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Mold and Mildew Prevention

Overview

As part of Ohio University’s response to mold and mildew performed by the department of Facilities Maintenance and Safety, Housing and Residence Life provides the following information about the potential for mold and mildew in the residence halls.

What is Mold?

Mold is a naturally occurring fungus that is generally considered an indoor air allergen similar to pollen, animal dander, dust, and dust mites. Mold produces tiny spores, which act similarly as seeds to plants, to spread the growth of the mold colony. "Molds are microorganisms that are found virtually everywhere, indoors and outdoors." see https://www.cdc.gov/mold/pib.htm  

Where is mold found?

“Molds can be found almost anywhere; they can grow on virtually any organic substance, as long as moisture and oxygen are present. There are molds that can grow on wood, paper, carpet, foods, and insulation. When excessive moisture accumulates in buildings or on building materials, mold growth will often occur, particularly if the moisture problem remains undiscovered or unaddressed. It is impossible to eliminate all mold and mold spores in the indoor environment. However, mold growth can be controlled indoors by controlling moisture indoors.” See https://www.epa.gov/mold/mold-remediation-schools-and-commercial-buildings-guide

What does mold look like?

There are thousands of species of mold, most of which occur naturally outside and have some spores present within buildings. Mold is typically white, green, black, yellow, brown, or orange. The texture can vary between appearing like powder, cotton, velvet, or tar-like.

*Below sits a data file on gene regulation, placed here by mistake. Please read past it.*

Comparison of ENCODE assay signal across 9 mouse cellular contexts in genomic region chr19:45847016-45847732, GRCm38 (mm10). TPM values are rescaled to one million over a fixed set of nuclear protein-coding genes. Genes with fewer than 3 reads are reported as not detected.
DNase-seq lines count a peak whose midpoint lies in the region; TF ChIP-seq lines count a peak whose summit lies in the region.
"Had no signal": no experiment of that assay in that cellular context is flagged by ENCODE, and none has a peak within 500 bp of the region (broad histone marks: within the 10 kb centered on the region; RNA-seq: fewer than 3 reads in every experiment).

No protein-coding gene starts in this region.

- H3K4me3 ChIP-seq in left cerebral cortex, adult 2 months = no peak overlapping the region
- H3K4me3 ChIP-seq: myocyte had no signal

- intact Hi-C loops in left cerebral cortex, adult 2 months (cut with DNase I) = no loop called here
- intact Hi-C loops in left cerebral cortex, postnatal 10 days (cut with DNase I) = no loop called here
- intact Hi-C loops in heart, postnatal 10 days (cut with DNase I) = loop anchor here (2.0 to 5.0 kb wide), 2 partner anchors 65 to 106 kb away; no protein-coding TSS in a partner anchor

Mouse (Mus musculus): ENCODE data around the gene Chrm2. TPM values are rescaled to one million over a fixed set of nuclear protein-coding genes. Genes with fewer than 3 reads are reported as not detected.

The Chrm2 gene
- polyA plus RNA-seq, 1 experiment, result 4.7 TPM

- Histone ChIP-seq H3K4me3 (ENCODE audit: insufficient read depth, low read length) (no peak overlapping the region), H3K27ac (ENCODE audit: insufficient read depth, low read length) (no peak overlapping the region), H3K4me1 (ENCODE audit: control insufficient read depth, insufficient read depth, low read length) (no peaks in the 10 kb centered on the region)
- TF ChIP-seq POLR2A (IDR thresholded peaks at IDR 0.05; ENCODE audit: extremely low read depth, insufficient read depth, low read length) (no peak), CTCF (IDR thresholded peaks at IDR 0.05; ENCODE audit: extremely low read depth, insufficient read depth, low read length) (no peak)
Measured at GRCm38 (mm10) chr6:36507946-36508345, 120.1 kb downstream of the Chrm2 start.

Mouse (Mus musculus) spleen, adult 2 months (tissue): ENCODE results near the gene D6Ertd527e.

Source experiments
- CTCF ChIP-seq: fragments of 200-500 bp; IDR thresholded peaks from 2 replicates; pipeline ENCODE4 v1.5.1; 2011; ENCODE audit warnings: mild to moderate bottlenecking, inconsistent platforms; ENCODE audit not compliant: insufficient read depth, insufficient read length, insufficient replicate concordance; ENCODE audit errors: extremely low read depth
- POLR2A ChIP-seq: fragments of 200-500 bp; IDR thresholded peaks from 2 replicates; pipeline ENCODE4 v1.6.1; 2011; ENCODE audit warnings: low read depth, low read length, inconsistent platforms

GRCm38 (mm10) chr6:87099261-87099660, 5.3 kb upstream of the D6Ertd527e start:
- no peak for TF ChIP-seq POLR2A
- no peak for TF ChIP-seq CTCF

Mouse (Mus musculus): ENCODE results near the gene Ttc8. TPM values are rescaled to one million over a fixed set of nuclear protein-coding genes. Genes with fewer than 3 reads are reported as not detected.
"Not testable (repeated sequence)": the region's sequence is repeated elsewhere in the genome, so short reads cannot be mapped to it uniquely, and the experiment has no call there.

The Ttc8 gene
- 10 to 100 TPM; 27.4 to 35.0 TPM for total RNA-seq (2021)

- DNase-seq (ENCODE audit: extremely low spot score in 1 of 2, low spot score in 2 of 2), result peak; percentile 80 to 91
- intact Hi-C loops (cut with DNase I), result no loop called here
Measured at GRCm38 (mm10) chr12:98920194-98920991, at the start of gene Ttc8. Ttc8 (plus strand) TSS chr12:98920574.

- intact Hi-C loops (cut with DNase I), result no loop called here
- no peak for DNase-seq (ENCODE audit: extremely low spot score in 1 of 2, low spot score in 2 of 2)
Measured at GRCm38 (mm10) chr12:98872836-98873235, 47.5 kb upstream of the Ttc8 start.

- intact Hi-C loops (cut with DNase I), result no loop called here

If mold is suspected on any indoor surface, it should be reported to Facilities Management and Safety to be cleaned as soon as possible to prevent further growth.

How do I reduce the likelihood of mold or mildew growth in the residence halls?

Report any water problems (leaks behind a toilet or under sinks, dripping faucets, wet carpet, leak from a ceiling, etc.) immediately by contacting Facilities Management at 740-593-2911.

Set the air conditioning thermostat between 68 to 72 degrees and run the fan on auto to reduce the amount of condensation on or around windows and to maintain proper airflow.

Keep room air vents (where applicable) in all areas open and unobstructed to maintain proper airflow.

Do not open windows during cooling or heating season.

Routinely clean bathroom areas (students living in suites), including the shower curtain liner, with bathroom cleaner to prevent the growth of soap scum which is an excellent food source for mold. Always follow the directions and read all precautions before using any cleaning product.

If a bath exhaust fan is provided in your living space (example – suites), be sure to turn the fan on when showering. After your shower, keep the shower door closed and the fan running for an extra 10 to 15 minutes to remove excess moisture from the air.

Do not hang towels (or any other wet items) to dry between your mattress and bed frame. This can cause mold to grow on the bottom of your mattress.

Good housekeeping practices (vacuum floors, wipe down counters, clean up spills quickly, wash out refrigerators, including wiping the doors, etc.) should be shared by all roommates to help reduce the number of food sources for mold growth.

What do I do if I suspect mold or mildew in my room?

To report mold or mildew growth in your room, please contact Facilities Management and Safety (FMS) at 740-593-2911.

Are there instances of mold or mildew concerns where FMS will not routinely respond?

In some cases, mold growth is due to poor cleaning habits and are the responsibility of occupants. Examples of this include the following:

  • Maintaining Microfridges - Students are typically responsible for maintaining and cleaning the University provided Microfridge. In particular, students should leave adequate time between defrosting and leaving before breaks to ensure that they wipe out the inside of the Microfridge. Failure to adequately maintain the Microfridge with regular cleaning can result in mold growth inside or outside of the unit. 
  • Bathroom/Shower areas of Suites. Residential Custodial Services maintains and regularly cleans all common area showers in our traditional and mod style facilities. The cleaning of shower and bathroom areas in Bromley, Adams, Sowle, Carr, Tanaka, and Luchs is the responsibility of the students that live together in a suite.